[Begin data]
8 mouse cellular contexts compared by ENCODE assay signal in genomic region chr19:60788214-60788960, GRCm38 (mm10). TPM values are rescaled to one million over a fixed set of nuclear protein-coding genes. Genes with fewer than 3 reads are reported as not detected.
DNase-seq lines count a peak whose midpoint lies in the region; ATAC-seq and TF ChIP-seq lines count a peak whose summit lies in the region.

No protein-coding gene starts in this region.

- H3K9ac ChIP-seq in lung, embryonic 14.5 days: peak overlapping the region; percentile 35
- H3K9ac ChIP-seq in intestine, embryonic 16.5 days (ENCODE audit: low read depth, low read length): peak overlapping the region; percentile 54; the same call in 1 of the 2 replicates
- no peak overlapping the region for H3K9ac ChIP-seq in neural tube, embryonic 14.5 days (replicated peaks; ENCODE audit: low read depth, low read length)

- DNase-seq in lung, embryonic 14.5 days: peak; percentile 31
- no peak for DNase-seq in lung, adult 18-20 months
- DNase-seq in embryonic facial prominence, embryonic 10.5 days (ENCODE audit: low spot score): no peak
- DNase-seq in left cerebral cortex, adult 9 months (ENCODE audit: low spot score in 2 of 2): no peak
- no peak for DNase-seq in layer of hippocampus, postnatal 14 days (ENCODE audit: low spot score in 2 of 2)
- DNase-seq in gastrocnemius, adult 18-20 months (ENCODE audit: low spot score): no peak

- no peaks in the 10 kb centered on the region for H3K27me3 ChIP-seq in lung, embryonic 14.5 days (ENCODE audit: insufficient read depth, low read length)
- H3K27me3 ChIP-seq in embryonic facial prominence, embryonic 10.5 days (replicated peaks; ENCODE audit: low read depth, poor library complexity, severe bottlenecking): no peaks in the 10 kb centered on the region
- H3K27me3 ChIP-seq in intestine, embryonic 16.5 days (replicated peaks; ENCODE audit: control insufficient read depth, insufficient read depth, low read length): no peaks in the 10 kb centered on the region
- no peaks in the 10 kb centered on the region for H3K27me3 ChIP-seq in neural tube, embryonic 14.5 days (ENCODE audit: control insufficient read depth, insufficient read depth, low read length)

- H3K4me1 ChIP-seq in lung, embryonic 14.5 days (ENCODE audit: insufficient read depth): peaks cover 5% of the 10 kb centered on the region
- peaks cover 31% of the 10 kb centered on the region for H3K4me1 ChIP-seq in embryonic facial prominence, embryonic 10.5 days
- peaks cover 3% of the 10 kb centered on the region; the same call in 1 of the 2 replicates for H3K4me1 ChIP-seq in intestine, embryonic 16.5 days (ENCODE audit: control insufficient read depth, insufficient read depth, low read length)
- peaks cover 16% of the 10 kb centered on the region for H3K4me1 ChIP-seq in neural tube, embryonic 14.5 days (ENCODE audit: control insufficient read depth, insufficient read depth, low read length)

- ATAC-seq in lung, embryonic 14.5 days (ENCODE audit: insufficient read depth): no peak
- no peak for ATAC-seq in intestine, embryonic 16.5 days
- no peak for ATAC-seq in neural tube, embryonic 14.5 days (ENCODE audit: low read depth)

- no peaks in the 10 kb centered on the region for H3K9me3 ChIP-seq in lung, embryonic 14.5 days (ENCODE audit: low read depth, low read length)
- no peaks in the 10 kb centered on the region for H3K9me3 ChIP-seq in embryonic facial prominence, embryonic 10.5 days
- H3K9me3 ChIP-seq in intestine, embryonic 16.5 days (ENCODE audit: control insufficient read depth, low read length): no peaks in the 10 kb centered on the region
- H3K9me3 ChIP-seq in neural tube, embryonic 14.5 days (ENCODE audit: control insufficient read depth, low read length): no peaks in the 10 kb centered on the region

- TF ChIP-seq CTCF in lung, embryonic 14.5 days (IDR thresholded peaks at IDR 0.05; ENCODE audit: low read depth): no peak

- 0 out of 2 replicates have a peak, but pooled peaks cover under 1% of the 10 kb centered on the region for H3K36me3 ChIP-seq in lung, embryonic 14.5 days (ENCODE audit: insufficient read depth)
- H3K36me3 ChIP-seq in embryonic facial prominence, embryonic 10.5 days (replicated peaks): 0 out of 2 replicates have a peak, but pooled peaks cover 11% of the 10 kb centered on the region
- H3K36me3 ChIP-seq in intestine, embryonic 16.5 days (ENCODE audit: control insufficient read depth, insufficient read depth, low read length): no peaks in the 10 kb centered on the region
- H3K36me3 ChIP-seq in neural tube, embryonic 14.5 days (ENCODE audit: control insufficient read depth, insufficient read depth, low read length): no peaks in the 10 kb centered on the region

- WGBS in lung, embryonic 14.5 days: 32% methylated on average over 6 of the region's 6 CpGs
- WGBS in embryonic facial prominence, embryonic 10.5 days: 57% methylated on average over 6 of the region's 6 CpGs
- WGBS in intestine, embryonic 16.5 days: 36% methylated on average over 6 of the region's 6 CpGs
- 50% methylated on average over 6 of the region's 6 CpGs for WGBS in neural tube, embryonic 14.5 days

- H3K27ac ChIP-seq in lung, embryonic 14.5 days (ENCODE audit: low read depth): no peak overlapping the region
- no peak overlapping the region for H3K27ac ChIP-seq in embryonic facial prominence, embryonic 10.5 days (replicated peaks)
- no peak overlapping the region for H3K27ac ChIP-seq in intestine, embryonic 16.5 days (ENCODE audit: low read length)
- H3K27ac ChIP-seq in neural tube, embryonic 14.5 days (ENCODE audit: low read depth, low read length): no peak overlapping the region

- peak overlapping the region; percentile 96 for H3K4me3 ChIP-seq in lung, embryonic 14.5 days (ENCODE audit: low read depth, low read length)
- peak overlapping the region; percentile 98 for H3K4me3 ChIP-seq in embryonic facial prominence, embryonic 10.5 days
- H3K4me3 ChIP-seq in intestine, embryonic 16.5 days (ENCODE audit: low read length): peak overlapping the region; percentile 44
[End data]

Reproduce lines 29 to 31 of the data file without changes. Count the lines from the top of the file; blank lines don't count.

- 0 out of 2 replicates have a peak, but pooled peaks cover under 1% of the 10 kb centered on the region for H3K36me3 ChIP-seq in lung, embryonic 14.5 days (ENCODE audit: insufficient read depth)
- H3K36me3 ChIP-seq in embryonic facial prominence, embryonic 10.5 days (replicated peaks): 0 out of 2 replicates have a peak, but pooled peaks cover 11% of the 10 kb centered on the region
- H3K36me3 ChIP-seq in intestine, embryonic 16.5 days (ENCODE audit: control insufficient read depth, insufficient read depth, low read length): no peaks in the 10 kb centered on the region